HDB flats are one of the pillars of our society with more than 80 percent of Singaporeans living in them. Such illegal subletting makes a mockery of HDB’s initial lofty aims of providing affordable housing to the masses and tears down the social fabric of our nation as well which we have painstakingly built up over the years.

 

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Time to face the hard truth: Why immigration is no longer possible with the present wave of immigrants

Posted by temasektimes on May 6, 2012

During a televised debate with his Socialist opponent Francois Hollande on May 1, French President Nicolas Sarkozy urged for a rethink of France’s immigration policies:

“I will never argue for zero immigration, but the reality is that when you invite more people than you can handle, you no longer integrate them.”

His statement encapsulated what we have been promulgating all along: We strongly believe Singapore must remain OPEN to immigrants, but we have to be extremely selective of who we take in and we may have now reached the stage where integration is no longer possible.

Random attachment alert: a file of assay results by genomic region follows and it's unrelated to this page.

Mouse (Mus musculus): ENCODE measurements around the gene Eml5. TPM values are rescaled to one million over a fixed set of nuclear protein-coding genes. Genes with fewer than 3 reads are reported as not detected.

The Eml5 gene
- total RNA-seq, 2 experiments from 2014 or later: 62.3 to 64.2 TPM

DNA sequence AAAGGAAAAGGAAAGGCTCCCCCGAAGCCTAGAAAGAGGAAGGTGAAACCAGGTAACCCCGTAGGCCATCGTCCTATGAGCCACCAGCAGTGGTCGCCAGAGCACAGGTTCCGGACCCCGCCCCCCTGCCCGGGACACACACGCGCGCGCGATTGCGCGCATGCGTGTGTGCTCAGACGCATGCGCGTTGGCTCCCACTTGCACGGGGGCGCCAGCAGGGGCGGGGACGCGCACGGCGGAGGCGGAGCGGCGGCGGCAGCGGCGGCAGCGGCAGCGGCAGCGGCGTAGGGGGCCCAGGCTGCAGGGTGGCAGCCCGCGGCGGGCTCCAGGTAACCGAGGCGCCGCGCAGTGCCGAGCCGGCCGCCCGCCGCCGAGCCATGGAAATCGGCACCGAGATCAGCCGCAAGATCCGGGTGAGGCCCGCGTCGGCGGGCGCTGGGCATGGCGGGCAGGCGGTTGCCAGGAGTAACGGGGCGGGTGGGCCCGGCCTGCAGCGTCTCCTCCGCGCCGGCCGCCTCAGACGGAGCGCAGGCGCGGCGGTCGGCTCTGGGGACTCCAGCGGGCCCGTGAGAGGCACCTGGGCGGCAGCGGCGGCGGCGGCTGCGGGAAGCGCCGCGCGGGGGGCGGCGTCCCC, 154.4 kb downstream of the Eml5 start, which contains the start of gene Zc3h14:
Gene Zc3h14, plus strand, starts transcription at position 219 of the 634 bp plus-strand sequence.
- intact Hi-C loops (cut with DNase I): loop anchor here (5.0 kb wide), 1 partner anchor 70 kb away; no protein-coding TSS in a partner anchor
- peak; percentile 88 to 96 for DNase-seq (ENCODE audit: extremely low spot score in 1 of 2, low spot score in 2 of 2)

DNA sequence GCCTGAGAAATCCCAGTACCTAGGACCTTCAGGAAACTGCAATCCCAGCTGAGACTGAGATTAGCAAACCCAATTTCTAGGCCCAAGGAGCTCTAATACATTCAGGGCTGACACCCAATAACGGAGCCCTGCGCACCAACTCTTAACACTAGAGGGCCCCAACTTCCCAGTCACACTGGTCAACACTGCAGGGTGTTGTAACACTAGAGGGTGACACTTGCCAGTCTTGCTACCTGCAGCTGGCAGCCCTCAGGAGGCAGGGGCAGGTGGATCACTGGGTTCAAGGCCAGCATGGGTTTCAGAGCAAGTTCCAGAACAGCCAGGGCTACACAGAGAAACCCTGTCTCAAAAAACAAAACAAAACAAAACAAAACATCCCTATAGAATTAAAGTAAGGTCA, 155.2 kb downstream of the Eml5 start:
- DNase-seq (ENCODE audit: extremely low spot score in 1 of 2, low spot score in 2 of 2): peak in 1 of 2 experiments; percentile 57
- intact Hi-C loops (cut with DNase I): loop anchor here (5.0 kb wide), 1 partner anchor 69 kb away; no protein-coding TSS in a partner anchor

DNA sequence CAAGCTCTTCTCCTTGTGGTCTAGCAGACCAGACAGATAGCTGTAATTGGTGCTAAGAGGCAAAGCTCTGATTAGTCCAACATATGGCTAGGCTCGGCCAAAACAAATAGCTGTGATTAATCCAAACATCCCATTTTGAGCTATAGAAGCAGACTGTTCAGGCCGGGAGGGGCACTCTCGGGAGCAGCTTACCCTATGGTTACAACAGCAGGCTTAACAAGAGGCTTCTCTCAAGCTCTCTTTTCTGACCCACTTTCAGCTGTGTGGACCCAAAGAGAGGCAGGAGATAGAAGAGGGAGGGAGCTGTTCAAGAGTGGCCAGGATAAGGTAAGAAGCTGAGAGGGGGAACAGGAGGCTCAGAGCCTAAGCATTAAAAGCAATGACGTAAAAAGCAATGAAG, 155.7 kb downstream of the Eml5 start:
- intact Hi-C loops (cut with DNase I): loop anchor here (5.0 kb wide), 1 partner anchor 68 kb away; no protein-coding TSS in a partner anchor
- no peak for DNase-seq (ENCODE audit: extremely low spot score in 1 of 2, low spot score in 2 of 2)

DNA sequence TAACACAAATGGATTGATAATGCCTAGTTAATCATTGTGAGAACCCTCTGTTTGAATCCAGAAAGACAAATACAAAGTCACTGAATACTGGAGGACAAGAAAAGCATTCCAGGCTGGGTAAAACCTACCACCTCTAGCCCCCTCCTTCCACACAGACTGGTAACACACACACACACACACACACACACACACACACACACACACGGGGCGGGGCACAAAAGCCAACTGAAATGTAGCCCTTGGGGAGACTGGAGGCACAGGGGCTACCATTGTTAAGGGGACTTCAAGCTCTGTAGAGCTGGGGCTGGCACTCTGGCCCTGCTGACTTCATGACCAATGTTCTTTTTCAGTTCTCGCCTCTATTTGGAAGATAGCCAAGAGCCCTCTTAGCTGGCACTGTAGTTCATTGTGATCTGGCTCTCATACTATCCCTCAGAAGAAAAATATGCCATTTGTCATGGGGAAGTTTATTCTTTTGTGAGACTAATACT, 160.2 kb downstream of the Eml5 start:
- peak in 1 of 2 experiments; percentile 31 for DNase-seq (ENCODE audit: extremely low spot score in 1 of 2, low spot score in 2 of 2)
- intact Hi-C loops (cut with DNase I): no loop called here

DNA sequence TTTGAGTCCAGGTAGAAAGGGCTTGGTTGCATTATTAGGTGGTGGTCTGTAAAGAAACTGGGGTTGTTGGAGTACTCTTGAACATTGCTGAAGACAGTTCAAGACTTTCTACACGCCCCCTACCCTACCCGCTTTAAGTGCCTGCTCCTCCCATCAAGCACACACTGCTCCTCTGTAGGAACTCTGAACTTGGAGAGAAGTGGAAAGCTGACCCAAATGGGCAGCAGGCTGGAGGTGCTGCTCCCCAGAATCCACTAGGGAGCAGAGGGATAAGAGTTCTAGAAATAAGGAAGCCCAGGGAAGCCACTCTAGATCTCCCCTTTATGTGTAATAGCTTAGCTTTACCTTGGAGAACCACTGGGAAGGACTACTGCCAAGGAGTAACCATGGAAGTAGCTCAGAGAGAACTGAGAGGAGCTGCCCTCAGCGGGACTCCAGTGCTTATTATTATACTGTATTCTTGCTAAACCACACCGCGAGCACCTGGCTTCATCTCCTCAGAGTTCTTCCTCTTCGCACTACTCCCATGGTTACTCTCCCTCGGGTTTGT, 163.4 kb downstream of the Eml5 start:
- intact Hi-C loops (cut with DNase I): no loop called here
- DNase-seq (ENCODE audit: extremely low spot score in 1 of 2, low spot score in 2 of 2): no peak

Though most of our forefathers were immigrants themselves, the present generation of Singaporeans are fully integrated as one people after three generations or more – we no longer see ourselves as being from China, India or Malaysia. Singapore is our home where we all belong.

Similarly, the American Chinese did not become Americans overnight. They are only fully assimilated after three generations.  And neither did the French immigrants in Canada’s province of Quebec became Canadians overnight.

Integration is a natural process and cannot be fast-tracked by simply throwing money to hold a few carnivals and festivals to promote it and pray that it will happen automatically somehow.

Human beings are not mere economic digits or emotionless robots. There is more to integration than simply reciting the National Pledge and changing the color of one’s identity card.

Before integration is possible, three conditions must exist: